WHAT HAPPENS TO YOUR BANK ACCOUNT IN A BANKRUPTCY?
People contemplating a bankruptcy filing often have bank accounts that may have been pledged as collateral to secure a loan with the bank where the deposited funds are located.
If you are in such a situation, then you should consult with a bankruptcy lawyer regarding your legal rights.
Even if the funds are not pledged as collateral you must be aware of the legal concept known as setoff (also known as “offset”).
The right of setoff allows entities that owe each other money to apply their mutual debts against each other, thereby avoiding the absurdity of making A pay B when B owes A.
The landmark decision discussing this right is Citizens Bank of Maryland v. Strumpf, 516 U.S. 16 (1995).
The Bankruptcy Code does not create a specific right of setoff allowing for a creditor to offset what it is owed with funds that are held in a bank account by the creditor.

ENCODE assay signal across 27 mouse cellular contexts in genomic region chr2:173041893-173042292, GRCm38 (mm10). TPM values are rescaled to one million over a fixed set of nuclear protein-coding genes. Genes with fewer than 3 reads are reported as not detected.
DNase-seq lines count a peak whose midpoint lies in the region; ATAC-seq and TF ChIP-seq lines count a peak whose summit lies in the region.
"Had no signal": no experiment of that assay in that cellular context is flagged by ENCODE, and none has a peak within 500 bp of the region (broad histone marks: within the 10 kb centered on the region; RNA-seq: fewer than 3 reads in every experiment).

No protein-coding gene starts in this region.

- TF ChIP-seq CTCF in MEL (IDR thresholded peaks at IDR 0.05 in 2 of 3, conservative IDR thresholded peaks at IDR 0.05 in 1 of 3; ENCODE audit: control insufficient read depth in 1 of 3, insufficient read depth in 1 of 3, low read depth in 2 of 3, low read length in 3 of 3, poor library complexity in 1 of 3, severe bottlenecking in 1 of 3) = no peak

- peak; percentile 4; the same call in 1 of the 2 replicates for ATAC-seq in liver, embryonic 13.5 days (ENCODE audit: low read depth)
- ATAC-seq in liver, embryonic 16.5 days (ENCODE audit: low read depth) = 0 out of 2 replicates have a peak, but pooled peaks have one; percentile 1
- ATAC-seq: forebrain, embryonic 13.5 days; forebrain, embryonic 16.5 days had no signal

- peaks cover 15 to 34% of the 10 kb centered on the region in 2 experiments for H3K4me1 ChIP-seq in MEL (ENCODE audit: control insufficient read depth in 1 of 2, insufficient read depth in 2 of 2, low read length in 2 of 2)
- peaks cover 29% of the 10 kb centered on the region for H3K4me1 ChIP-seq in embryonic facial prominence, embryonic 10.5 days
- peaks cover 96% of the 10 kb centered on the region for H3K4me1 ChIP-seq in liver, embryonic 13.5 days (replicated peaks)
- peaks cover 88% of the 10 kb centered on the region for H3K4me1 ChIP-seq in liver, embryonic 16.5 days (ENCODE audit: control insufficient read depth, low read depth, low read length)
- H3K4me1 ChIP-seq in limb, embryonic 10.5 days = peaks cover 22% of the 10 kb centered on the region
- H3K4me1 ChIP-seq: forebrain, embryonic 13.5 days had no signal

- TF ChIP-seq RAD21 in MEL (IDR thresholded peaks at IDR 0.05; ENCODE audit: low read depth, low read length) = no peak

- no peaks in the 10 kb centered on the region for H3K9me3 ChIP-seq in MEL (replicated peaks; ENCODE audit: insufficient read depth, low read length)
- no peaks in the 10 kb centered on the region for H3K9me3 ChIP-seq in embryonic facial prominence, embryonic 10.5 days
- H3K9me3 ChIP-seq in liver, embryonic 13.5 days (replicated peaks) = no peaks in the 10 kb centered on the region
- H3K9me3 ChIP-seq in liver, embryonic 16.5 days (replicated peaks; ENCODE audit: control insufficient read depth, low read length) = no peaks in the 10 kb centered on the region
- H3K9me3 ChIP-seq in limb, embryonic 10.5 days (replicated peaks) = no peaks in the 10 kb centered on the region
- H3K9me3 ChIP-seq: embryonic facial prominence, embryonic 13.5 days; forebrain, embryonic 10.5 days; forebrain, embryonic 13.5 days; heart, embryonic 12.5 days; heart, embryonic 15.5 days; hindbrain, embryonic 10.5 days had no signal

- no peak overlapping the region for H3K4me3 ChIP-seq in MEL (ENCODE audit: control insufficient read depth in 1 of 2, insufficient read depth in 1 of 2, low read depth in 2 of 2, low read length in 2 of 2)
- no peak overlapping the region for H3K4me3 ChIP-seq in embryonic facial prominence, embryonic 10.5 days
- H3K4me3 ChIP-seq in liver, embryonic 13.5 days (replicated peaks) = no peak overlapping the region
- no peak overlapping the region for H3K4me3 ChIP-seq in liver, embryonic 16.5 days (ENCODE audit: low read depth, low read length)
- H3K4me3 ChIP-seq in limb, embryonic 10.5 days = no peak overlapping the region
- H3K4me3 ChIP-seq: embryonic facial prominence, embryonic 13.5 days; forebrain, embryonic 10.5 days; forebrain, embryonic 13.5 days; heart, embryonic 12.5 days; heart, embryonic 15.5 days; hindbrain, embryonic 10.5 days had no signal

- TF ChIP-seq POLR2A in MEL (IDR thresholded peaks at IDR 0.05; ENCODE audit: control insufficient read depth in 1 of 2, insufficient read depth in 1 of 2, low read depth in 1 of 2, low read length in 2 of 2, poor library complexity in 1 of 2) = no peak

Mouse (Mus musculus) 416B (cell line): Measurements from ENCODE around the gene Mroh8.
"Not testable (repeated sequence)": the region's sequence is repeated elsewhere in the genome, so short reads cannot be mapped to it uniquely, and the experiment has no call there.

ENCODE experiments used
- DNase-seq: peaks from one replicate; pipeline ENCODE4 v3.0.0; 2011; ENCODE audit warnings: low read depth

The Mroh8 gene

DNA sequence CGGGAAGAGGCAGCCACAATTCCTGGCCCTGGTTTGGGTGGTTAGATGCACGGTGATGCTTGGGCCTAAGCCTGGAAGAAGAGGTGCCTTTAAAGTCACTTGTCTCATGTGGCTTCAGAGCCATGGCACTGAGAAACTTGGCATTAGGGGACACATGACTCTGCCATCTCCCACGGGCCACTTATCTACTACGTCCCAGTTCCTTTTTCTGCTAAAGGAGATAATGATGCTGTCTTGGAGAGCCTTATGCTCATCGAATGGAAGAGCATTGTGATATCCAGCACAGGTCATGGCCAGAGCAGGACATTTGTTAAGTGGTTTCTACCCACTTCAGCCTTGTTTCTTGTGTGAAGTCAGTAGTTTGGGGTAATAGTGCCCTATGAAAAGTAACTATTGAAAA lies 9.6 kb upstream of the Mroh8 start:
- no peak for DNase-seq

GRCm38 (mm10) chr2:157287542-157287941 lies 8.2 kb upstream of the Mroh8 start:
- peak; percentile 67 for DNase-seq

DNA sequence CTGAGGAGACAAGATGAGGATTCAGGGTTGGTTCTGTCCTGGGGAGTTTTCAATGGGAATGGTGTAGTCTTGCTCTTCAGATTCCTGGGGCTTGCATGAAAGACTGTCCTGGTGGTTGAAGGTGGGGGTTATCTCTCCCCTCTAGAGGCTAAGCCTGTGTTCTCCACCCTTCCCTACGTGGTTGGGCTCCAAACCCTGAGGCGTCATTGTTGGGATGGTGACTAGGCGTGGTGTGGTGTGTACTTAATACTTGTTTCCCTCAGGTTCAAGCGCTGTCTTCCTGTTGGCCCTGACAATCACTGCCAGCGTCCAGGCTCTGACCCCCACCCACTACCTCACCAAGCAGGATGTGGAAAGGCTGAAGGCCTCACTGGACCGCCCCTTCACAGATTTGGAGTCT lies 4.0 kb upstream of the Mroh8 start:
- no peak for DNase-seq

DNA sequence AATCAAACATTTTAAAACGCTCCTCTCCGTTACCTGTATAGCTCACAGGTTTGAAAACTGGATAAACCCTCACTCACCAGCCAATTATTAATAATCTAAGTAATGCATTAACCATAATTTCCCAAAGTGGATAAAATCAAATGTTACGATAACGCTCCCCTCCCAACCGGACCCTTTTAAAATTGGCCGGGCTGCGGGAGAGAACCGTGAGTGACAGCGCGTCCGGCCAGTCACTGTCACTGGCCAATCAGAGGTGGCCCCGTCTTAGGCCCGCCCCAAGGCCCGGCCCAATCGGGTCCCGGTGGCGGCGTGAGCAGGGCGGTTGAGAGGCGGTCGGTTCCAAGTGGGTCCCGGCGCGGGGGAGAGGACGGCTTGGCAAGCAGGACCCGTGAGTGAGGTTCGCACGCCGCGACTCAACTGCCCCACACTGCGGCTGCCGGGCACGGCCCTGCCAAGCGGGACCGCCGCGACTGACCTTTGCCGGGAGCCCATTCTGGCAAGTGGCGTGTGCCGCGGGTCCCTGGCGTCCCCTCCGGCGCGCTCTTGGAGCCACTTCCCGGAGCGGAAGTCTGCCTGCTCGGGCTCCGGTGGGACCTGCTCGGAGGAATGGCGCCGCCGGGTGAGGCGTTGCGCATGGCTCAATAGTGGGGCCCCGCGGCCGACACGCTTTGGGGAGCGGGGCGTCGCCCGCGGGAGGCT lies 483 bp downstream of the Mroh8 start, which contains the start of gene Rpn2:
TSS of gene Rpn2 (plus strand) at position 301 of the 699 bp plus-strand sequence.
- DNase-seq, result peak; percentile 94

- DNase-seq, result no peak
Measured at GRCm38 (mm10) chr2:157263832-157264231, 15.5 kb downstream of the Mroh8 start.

However, Section 553(a) of the Bankruptcy Code preserves in bankruptcy the rights of setoff which otherwise exist.
Banks are not automatically allowed to offset what they are owed with funds on deposit. A determination has to be made as to whether the depositor has consented to such an offset in a written agreement.
If there is such a written agreement, then the agreement must be analyzed to determine if it complies with the requirements of the law.
As always, any opinions expressed on this website are just that, opinions. So if you have a question regarding bankruptcy or debt relief, then please give me a call to discuss your individual situation. Bankruptcy, as many other areas of the law, can be very case or fact specific. I pride myself on giving you the answers to your questions that are based on your individual circumstances.